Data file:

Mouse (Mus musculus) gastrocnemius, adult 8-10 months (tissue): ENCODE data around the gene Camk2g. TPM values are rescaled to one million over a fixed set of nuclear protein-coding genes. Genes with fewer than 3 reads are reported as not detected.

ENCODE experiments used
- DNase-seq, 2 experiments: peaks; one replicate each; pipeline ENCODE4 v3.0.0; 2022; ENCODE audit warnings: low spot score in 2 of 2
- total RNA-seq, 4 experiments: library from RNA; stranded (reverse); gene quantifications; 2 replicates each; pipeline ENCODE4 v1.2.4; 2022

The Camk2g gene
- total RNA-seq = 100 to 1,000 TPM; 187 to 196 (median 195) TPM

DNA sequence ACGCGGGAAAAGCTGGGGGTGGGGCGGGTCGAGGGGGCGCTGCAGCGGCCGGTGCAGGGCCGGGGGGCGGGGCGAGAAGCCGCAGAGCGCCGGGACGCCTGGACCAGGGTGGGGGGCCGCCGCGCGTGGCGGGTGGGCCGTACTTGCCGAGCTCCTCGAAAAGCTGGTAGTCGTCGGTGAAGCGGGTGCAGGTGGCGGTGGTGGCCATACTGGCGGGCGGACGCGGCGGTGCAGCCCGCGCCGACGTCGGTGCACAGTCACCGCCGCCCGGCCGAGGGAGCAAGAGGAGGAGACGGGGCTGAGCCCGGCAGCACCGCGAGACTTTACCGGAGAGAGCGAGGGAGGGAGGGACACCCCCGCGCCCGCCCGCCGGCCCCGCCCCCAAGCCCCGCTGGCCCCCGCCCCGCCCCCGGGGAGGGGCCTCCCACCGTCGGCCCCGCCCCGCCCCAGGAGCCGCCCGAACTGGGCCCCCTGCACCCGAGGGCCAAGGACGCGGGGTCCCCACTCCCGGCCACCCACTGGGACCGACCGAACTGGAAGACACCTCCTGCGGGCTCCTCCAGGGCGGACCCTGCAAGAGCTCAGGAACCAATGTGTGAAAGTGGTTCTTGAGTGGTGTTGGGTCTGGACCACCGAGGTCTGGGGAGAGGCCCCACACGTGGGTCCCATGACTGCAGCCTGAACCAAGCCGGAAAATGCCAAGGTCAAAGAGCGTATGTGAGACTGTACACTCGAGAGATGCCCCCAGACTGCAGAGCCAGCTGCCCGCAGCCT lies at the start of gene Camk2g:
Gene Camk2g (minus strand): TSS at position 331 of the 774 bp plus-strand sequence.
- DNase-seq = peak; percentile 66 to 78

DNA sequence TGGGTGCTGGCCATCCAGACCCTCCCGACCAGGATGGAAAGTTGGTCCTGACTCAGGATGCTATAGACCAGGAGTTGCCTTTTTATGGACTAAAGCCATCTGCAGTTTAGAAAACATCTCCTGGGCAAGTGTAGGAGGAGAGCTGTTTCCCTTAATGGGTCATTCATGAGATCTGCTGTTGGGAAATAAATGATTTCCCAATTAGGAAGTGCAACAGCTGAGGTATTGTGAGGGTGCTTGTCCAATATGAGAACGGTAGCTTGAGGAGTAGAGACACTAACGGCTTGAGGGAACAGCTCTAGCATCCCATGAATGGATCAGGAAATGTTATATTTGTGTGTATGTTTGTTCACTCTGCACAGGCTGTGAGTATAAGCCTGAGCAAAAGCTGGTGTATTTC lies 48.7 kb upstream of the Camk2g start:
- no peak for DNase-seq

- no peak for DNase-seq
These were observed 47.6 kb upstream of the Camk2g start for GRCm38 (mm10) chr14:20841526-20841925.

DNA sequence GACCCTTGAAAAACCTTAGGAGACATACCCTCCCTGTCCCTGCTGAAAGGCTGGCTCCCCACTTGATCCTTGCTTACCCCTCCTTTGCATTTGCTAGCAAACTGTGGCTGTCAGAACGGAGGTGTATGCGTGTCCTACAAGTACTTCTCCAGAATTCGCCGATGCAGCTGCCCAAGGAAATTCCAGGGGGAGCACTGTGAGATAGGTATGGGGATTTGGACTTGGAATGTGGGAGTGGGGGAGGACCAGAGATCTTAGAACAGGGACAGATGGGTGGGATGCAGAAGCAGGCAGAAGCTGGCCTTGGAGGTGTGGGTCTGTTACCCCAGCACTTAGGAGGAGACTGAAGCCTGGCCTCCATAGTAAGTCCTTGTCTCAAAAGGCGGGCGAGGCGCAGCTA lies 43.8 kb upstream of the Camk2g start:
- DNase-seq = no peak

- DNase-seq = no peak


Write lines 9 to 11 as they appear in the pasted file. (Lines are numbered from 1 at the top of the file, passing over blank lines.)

- DNase-seq = peak; percentile 66 to 78

DNA sequence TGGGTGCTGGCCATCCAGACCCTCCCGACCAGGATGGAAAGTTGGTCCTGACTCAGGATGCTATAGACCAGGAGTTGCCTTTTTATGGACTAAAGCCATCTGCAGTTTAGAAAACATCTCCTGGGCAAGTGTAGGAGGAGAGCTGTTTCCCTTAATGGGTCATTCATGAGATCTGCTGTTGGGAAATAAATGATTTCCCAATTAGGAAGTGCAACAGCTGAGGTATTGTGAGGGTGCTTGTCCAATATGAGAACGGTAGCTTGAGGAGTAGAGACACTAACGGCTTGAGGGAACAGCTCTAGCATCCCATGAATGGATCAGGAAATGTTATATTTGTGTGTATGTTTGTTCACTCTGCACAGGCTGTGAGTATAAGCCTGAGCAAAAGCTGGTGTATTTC lies 48.7 kb upstream of the Camk2g start:
- no peak for DNase-seq